Yes, I have a secret. You may have noticed that I haven’t posted anything about my own gardens this year. That’s because I have a dirty, little secret about them.
Here it is. For the past year I have done nothing in the garden besides cutting back my neighbor’s wisteria before it overtook my studio windows and pull one giant weed. I really mean nothing. No supplemental water, no mulch, no deadheading or cutting back, no planting, no weeding, no deer spray, no nothing other than what I mentioned above.
Why? I wanted to see just how little maintenance the various gardens could takebefore they looked truly awful. Why? This is what happens to my installed gardens more often than not with unskilled labor taking care of them. That and all of the shrubs are pruned within an inch of their lives.
Here’s what happened. The two gardens that were largely perennials and grasses look like hell. The two that are mixed-shrubs, trees, and perennials look fine–a little blowsy but fine. I do (honking my own horn) attribute the success of these two gardens to good design.
I will have hell to pay later on and the Japanese Knotweed (Fallopia japonica) and the wild onions will need a hard taskmaster next year. My gardener friends are appalled, but my neighbors still stop when I’m outside and tell me how beautiful the gardens are. So now my secret is out.
I have a renewed interest in wire frame chairs on the patio, so I’ve created a round-up of some favorites. They can be funky, classic or wacky and whimsical. They can sit by themselves as a conversation piece or they can be a part of a larger functional grouping. Many, in my opinion, need a beautiful cushion to make the comfortable for any length of time.
Here are a few…some serious, some not. Some you may have seen here before, some not.
Last year’s darling, the blue powder coated wire chair designed by Alessandra Baldereschi. Via Skitch. It’s also available as a side chair.
Vintage wire frame chairs from the 1950s via Drake.
Every now and then I get sucked in. I wander off my intended path and Voila! I find something wonderful, better yet when the possibility exists to stay there. I love the gardens at Le Pavillon de Galon, a bed and breakfast in the south of France. The balance between formal structure and wild plantings is something I try to achieve in my own designs. I hope you enjoy it as much as I do.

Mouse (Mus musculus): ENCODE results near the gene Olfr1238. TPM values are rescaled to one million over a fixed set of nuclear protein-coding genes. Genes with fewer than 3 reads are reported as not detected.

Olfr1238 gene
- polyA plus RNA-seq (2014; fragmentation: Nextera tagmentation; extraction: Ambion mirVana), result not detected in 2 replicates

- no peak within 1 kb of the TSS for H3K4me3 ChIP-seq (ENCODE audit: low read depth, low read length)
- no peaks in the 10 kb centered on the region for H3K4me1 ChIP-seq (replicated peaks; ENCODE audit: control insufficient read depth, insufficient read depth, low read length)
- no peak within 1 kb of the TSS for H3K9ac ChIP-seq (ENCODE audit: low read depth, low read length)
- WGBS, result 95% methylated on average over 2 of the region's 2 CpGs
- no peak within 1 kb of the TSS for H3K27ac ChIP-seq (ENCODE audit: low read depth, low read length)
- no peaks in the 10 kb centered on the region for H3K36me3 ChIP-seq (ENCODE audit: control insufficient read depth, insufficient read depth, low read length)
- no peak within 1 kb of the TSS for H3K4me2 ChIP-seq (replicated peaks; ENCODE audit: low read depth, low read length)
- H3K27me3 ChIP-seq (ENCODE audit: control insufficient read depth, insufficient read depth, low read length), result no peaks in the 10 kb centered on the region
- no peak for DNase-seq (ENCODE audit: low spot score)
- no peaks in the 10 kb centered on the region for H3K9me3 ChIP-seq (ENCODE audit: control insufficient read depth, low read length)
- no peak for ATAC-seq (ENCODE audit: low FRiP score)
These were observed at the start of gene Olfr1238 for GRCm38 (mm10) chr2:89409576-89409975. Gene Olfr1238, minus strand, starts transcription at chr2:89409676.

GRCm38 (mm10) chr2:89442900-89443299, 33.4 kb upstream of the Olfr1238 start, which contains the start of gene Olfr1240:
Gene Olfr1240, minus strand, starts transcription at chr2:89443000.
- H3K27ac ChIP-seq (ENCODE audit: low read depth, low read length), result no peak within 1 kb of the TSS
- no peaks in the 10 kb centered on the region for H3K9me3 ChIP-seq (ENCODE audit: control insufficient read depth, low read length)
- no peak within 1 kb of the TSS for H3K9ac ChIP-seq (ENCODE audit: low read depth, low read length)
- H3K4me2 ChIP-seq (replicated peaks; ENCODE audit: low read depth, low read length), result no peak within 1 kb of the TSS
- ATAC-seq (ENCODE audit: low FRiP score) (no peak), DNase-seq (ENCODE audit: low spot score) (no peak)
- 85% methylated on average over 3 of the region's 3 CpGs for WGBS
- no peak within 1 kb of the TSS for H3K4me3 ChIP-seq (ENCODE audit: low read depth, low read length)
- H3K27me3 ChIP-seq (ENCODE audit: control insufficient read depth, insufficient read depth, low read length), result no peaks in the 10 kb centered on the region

The gardens have been recognized by the French Ministry of Culture and Environment as ‘remarkable’. I agree.
I am not a fan of the current trend that extols us to grab a shipping pallet or some cast off boards and use them to make something else. Most of what results still looks like garbage. Who cares if the materials are free?
These chairs by Old & Board satisfy my designer instincts and are made from recycled wood.
There’s a current and rather annoying trend to share words of wisdom in graphic form on Pinterest and Facebook. I’ve been known to share said same on the former as the link proves. These are careless, superficial toss-offs pearls of wisdom or observation that resonate for a few seconds and then we move on. It’s the short attention span, instant gratification world we live in. But what if we believe in something enough to memorialize it in stone? Here are three who did.
If you decide you have something to say that deserves to be carved in stone, some stoneyards offer the service, but if not, then just visit your local headstone (aka gravestone) fabricator…they’ll do it for you.
Before I start dashing around this morning I wanted to share this with you. While in California two weeks ago with APLD, I visited Benzinger Family Winery in Sonoma. They have an incredible biodynamic operation that among many other things includes an insectary.
I keep on thinking about these beautiful, sculptural trellis structures in the insectary that were in part made from re-purposed barrel staves and wondering how I can interpret the idea in a client’s design.